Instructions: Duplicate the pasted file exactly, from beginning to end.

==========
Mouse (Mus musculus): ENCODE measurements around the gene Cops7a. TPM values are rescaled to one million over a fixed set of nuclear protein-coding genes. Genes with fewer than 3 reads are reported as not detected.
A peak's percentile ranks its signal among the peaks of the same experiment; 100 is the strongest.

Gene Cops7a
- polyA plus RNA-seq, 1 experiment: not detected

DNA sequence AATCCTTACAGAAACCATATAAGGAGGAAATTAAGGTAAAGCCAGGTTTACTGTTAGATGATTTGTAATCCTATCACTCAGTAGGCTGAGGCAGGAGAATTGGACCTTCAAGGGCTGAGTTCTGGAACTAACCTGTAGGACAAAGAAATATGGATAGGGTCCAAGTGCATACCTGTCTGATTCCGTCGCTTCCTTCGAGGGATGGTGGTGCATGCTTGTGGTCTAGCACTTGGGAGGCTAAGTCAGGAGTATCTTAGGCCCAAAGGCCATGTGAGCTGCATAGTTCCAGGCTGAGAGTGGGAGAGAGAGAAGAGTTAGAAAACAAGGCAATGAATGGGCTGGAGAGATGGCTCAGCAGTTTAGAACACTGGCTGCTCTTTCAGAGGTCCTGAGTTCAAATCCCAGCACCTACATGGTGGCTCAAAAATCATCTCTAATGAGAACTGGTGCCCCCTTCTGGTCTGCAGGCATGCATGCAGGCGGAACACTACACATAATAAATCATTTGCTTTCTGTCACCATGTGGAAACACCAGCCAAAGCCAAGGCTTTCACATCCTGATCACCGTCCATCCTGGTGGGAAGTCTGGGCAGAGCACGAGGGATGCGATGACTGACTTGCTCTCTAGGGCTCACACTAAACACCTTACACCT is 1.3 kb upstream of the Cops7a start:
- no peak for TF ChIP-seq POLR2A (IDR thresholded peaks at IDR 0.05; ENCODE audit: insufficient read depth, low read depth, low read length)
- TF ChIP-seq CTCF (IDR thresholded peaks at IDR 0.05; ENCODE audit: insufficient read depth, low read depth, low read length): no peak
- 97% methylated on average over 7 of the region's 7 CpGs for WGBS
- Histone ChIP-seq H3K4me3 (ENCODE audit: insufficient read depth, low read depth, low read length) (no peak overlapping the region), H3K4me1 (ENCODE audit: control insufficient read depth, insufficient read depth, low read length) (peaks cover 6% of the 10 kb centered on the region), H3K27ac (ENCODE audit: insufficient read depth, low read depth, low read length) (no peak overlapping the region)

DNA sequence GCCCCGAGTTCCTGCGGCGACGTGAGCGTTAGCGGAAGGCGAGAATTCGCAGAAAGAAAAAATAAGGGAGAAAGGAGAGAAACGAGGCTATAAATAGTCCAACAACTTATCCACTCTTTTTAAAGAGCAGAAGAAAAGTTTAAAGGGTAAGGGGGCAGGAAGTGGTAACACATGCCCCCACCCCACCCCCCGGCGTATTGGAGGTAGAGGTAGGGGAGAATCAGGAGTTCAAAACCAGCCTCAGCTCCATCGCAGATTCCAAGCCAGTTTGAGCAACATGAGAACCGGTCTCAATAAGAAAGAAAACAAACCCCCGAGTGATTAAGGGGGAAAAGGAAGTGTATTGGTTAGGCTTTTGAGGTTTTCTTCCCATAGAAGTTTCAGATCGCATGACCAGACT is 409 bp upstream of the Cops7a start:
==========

Mouse (Mus musculus): ENCODE measurements around the gene Cops7a. TPM values are rescaled to one million over a fixed set of nuclear protein-coding genes. Genes with fewer than 3 reads are reported as not detected.
A peak's percentile ranks its signal among the peaks of the same experiment; 100 is the strongest.

Gene Cops7a
- polyA plus RNA-seq, 1 experiment: not detected

DNA sequence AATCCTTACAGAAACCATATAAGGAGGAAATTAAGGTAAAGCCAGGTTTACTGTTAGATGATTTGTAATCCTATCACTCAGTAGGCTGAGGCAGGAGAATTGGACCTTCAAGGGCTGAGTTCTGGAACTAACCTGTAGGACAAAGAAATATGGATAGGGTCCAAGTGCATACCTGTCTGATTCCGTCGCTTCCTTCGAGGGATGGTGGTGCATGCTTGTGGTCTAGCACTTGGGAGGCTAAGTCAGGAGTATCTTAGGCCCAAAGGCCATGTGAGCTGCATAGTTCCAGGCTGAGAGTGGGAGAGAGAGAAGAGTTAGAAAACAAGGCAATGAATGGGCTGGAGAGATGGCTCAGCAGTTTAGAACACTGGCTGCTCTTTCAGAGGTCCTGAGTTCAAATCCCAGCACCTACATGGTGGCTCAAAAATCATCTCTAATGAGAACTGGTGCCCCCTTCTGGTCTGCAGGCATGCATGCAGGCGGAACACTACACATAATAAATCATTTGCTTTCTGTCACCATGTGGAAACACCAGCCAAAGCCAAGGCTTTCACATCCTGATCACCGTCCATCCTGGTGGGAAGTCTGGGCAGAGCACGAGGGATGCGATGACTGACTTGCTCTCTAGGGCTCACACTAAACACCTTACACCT is 1.3 kb upstream of the Cops7a start:
- no peak for TF ChIP-seq POLR2A (IDR thresholded peaks at IDR 0.05; ENCODE audit: insufficient read depth, low read depth, low read length)
- TF ChIP-seq CTCF (IDR thresholded peaks at IDR 0.05; ENCODE audit: insufficient read depth, low read depth, low read length): no peak
- 97% methylated on average over 7 of the region's 7 CpGs for WGBS
- Histone ChIP-seq H3K4me3 (ENCODE audit: insufficient read depth, low read depth, low read length) (no peak overlapping the region), H3K4me1 (ENCODE audit: control insufficient read depth, insufficient read depth, low read length) (peaks cover 6% of the 10 kb centered on the region), H3K27ac (ENCODE audit: insufficient read depth, low read depth, low read length) (no peak overlapping the region)

DNA sequence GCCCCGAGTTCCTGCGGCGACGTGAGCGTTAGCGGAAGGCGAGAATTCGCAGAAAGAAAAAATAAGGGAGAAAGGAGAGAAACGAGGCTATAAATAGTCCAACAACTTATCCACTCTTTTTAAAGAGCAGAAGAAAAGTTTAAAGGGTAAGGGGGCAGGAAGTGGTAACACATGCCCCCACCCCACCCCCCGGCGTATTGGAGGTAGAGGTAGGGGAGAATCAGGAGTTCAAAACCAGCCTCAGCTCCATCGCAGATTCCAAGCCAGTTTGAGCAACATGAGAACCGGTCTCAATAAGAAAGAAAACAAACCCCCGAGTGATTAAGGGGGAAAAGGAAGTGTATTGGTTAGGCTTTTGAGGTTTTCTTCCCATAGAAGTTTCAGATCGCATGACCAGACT is 409 bp upstream of the Cops7a start: